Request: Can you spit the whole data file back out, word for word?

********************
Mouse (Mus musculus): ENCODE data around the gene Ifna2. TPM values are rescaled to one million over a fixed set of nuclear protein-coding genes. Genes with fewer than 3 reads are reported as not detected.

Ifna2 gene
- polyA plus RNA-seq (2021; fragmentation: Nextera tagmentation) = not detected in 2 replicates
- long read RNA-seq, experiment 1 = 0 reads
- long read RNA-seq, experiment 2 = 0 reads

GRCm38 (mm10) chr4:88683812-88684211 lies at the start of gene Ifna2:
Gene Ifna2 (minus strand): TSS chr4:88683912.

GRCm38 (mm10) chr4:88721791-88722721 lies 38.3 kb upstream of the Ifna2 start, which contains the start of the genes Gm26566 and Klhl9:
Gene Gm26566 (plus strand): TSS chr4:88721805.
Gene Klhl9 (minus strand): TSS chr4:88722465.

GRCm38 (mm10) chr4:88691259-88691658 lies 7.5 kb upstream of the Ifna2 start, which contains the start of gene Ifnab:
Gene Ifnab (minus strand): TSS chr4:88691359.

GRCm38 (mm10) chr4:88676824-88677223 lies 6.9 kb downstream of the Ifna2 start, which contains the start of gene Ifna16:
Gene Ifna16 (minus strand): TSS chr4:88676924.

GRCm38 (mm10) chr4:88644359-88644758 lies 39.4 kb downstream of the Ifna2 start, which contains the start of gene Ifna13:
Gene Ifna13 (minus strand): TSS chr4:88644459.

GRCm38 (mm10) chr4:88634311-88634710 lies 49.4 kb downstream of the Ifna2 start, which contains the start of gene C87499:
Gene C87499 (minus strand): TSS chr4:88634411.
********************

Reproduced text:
Mouse (Mus musculus): ENCODE data around the gene Ifna2. TPM values are rescaled to one million over a fixed set of nuclear protein-coding genes. Genes with fewer than 3 reads are reported as not detected.

Ifna2 gene
- polyA plus RNA-seq (2021; fragmentation: Nextera tagmentation) = not detected in 2 replicates
- long read RNA-seq, experiment 1 = 0 reads
- long read RNA-seq, experiment 2 = 0 reads

GRCm38 (mm10) chr4:88683812-88684211 lies at the start of gene Ifna2:
Gene Ifna2 (minus strand): TSS chr4:88683912.

GRCm38 (mm10) chr4:88721791-88722721 lies 38.3 kb upstream of the Ifna2 start, which contains the start of the genes Gm26566 and Klhl9:
Gene Gm26566 (plus strand): TSS chr4:88721805.
Gene Klhl9 (minus strand): TSS chr4:88722465.

GRCm38 (mm10) chr4:88691259-88691658 lies 7.5 kb upstream of the Ifna2 start, which contains the start of gene Ifnab:
Gene Ifnab (minus strand): TSS chr4:88691359.

GRCm38 (mm10) chr4:88676824-88677223 lies 6.9 kb downstream of the Ifna2 start, which contains the start of gene Ifna16:
Gene Ifna16 (minus strand): TSS chr4:88676924.

GRCm38 (mm10) chr4:88644359-88644758 lies 39.4 kb downstream of the Ifna2 start, which contains the start of gene Ifna13:
Gene Ifna13 (minus strand): TSS chr4:88644459.

GRCm38 (mm10) chr4:88634311-88634710 lies 49.4 kb downstream of the Ifna2 start, which contains the start of gene C87499:
Gene C87499 (minus strand): TSS chr4:88634411.